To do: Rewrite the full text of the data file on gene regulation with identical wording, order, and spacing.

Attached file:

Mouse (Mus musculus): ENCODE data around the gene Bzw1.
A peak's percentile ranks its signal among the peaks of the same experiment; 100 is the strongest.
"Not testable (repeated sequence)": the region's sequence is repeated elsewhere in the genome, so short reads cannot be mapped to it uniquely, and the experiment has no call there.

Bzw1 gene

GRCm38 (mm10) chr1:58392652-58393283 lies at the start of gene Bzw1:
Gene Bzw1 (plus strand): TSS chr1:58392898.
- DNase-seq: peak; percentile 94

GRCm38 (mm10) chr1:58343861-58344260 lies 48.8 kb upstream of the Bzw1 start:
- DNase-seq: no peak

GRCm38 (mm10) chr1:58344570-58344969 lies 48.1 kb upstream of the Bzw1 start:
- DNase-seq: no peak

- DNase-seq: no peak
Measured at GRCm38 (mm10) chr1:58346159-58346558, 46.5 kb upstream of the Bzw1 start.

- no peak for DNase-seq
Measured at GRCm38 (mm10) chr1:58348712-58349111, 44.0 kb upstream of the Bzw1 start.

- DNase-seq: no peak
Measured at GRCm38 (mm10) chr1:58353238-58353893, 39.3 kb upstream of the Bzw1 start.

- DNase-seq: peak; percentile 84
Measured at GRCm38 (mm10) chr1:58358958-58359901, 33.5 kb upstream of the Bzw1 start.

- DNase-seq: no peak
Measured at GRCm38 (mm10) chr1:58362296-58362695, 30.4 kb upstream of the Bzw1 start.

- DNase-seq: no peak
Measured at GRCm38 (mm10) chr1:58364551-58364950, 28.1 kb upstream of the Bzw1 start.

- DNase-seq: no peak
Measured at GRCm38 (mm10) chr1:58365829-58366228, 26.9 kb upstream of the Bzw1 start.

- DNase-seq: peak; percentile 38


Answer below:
Mouse (Mus musculus): ENCODE data around the gene Bzw1.
A peak's percentile ranks its signal among the peaks of the same experiment; 100 is the strongest.
"Not testable (repeated sequence)": the region's sequence is repeated elsewhere in the genome, so short reads cannot be mapped to it uniquely, and the experiment has no call there.

Bzw1 gene

GRCm38 (mm10) chr1:58392652-58393283 lies at the start of gene Bzw1:
Gene Bzw1 (plus strand): TSS chr1:58392898.
- DNase-seq: peak; percentile 94

GRCm38 (mm10) chr1:58343861-58344260 lies 48.8 kb upstream of the Bzw1 start:
- DNase-seq: no peak

GRCm38 (mm10) chr1:58344570-58344969 lies 48.1 kb upstream of the Bzw1 start:
- DNase-seq: no peak

- DNase-seq: no peak
Measured at GRCm38 (mm10) chr1:58346159-58346558, 46.5 kb upstream of the Bzw1 start.

- no peak for DNase-seq
Measured at GRCm38 (mm10) chr1:58348712-58349111, 44.0 kb upstream of the Bzw1 start.

- DNase-seq: no peak
Measured at GRCm38 (mm10) chr1:58353238-58353893, 39.3 kb upstream of the Bzw1 start.

- DNase-seq: peak; percentile 84
Measured at GRCm38 (mm10) chr1:58358958-58359901, 33.5 kb upstream of the Bzw1 start.

- DNase-seq: no peak
Measured at GRCm38 (mm10) chr1:58362296-58362695, 30.4 kb upstream of the Bzw1 start.

- DNase-seq: no peak
Measured at GRCm38 (mm10) chr1:58364551-58364950, 28.1 kb upstream of the Bzw1 start.

- DNase-seq: no peak
Measured at GRCm38 (mm10) chr1:58365829-58366228, 26.9 kb upstream of the Bzw1 start.

- DNase-seq: peak; percentile 38